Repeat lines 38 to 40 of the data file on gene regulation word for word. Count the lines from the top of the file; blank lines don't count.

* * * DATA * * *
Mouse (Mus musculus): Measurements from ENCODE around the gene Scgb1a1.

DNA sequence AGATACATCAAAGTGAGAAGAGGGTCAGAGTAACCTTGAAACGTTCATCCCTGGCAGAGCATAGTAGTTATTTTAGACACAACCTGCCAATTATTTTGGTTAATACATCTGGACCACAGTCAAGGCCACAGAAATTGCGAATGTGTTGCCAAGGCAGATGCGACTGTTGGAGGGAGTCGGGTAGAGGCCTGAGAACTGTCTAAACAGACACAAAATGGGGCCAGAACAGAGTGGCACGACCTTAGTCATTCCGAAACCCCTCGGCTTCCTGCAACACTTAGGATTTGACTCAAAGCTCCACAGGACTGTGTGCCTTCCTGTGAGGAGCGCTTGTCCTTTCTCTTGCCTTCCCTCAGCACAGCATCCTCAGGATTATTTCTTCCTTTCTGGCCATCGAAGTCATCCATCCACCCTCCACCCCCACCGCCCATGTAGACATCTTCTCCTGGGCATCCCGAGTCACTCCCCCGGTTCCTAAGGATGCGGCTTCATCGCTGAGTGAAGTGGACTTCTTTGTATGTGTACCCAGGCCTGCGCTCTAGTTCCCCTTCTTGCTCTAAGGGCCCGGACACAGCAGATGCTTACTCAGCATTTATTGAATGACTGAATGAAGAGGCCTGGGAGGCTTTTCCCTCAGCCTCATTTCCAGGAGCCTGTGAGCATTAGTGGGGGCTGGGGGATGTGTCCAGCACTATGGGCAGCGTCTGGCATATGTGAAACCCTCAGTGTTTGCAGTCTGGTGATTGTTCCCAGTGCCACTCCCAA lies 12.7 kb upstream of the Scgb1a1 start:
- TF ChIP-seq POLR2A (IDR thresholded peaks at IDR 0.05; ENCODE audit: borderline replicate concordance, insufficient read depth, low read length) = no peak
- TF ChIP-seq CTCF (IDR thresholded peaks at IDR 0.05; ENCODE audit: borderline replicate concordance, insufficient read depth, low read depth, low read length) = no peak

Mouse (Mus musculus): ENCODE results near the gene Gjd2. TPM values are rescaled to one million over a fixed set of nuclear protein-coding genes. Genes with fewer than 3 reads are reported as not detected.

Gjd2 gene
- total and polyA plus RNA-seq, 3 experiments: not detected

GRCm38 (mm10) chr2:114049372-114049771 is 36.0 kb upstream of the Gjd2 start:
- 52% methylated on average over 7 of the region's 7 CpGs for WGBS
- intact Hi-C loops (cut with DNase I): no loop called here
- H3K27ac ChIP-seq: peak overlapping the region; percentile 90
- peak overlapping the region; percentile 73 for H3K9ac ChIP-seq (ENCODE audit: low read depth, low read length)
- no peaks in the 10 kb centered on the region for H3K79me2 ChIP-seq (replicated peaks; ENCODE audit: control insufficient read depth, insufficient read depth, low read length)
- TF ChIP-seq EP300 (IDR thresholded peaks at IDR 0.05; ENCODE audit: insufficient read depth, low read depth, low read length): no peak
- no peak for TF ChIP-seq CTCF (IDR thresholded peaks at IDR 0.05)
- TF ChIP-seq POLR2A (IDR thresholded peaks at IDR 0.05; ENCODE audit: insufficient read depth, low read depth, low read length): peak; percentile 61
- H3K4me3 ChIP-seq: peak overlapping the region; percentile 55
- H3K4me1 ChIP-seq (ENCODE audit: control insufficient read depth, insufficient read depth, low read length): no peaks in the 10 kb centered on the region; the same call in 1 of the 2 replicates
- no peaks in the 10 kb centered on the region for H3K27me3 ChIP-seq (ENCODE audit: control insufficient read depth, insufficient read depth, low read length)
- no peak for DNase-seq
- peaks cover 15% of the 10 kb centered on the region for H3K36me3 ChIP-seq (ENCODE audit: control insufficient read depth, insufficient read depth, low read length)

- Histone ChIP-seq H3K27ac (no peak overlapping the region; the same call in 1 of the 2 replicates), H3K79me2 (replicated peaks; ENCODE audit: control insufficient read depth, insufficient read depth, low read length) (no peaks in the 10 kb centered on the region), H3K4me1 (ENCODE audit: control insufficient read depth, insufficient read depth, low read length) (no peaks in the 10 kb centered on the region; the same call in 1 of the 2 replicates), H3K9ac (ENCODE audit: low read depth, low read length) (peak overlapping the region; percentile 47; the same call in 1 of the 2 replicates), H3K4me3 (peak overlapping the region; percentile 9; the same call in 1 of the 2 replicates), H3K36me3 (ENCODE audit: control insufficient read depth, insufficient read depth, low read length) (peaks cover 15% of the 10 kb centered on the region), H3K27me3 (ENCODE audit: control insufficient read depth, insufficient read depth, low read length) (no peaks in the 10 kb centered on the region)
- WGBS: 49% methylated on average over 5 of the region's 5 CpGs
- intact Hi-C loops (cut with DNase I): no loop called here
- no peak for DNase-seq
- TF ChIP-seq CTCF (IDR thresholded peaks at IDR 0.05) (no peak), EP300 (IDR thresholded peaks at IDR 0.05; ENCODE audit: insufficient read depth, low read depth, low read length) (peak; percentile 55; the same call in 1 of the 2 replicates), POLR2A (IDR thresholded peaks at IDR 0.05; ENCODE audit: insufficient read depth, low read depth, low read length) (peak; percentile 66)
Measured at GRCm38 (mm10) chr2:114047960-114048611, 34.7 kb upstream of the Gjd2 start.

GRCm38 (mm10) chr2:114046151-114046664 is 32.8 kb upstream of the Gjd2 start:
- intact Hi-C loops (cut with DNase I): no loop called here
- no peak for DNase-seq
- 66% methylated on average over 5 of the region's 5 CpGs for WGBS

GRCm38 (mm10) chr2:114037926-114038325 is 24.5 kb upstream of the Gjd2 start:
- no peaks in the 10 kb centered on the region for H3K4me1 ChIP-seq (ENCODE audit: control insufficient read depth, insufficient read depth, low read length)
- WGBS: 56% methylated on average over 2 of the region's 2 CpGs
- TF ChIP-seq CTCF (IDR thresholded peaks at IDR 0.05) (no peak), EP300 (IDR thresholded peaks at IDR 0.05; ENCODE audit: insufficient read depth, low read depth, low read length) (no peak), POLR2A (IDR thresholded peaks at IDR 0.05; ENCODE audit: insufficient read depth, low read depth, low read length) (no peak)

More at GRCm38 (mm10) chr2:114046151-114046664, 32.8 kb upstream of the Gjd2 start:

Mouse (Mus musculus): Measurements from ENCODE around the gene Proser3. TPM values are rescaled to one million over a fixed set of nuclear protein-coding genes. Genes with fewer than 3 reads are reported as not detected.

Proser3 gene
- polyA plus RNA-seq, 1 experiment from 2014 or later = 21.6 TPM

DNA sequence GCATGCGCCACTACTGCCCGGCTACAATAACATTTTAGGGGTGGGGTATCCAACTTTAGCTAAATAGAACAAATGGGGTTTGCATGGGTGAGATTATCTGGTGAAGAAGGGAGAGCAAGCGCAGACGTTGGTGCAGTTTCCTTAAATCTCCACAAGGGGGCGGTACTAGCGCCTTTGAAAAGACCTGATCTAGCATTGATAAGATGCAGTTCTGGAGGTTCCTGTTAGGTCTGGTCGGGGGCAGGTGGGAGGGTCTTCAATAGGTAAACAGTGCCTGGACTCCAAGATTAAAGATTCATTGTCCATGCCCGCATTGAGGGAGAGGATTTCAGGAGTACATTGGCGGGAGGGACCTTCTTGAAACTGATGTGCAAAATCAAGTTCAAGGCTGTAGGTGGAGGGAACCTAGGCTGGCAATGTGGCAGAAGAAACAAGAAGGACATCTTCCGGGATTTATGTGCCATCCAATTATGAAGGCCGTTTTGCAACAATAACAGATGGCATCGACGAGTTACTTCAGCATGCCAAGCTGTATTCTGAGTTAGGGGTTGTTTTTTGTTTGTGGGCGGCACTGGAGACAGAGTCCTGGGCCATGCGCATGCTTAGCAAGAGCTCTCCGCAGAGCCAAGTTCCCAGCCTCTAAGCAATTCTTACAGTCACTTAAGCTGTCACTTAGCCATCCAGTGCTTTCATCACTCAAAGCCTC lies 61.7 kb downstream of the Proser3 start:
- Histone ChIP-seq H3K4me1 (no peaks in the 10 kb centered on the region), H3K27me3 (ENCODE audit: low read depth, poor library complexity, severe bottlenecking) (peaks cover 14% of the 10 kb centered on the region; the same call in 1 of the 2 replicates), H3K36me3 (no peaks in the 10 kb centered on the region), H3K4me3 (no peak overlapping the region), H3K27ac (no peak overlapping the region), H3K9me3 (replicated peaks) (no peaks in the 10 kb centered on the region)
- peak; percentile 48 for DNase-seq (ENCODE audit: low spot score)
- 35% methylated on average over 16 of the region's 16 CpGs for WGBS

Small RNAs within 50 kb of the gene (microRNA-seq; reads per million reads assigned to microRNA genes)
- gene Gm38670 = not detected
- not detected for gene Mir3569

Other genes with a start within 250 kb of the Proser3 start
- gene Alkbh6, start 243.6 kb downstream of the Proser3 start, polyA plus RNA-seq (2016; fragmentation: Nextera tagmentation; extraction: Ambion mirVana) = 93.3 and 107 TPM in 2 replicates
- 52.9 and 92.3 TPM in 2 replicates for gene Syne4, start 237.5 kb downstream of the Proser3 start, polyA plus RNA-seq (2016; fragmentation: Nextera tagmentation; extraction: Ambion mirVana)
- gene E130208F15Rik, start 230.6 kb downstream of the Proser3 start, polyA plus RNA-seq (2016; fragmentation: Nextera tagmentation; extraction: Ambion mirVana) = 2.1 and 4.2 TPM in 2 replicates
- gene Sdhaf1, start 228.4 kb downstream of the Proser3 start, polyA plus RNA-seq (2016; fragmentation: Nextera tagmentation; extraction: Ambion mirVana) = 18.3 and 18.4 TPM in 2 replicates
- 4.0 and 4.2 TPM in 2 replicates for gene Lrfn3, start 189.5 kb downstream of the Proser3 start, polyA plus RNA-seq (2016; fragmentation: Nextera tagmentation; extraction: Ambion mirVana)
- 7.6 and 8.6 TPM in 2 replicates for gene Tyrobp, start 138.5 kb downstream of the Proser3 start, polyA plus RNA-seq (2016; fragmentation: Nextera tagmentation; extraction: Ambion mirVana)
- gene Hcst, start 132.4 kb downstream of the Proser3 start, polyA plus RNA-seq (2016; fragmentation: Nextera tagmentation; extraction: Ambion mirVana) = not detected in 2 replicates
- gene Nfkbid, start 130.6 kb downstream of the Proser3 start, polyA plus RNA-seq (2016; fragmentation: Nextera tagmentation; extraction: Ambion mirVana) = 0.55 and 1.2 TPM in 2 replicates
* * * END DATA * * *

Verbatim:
Proser3 gene
- polyA plus RNA-seq, 1 experiment from 2014 or later = 21.6 TPM

DNA sequence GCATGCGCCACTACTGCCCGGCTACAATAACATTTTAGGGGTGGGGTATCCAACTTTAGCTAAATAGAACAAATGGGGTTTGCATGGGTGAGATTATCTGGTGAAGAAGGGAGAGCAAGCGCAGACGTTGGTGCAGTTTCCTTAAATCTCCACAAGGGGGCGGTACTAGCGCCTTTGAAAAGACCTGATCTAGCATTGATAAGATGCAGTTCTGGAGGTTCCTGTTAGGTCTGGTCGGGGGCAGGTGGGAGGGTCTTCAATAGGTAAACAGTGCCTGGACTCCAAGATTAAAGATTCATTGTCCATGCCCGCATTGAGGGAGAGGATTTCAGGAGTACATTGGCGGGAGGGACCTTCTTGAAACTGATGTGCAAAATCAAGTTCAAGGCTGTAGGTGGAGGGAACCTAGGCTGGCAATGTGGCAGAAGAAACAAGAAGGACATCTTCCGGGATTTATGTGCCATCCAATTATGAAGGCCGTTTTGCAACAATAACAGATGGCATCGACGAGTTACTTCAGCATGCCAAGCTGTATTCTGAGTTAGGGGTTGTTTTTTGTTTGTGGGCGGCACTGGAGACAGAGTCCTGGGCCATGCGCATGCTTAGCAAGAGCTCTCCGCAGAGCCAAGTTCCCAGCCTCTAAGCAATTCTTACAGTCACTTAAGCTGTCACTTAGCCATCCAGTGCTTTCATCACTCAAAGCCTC lies 61.7 kb downstream of the Proser3 start: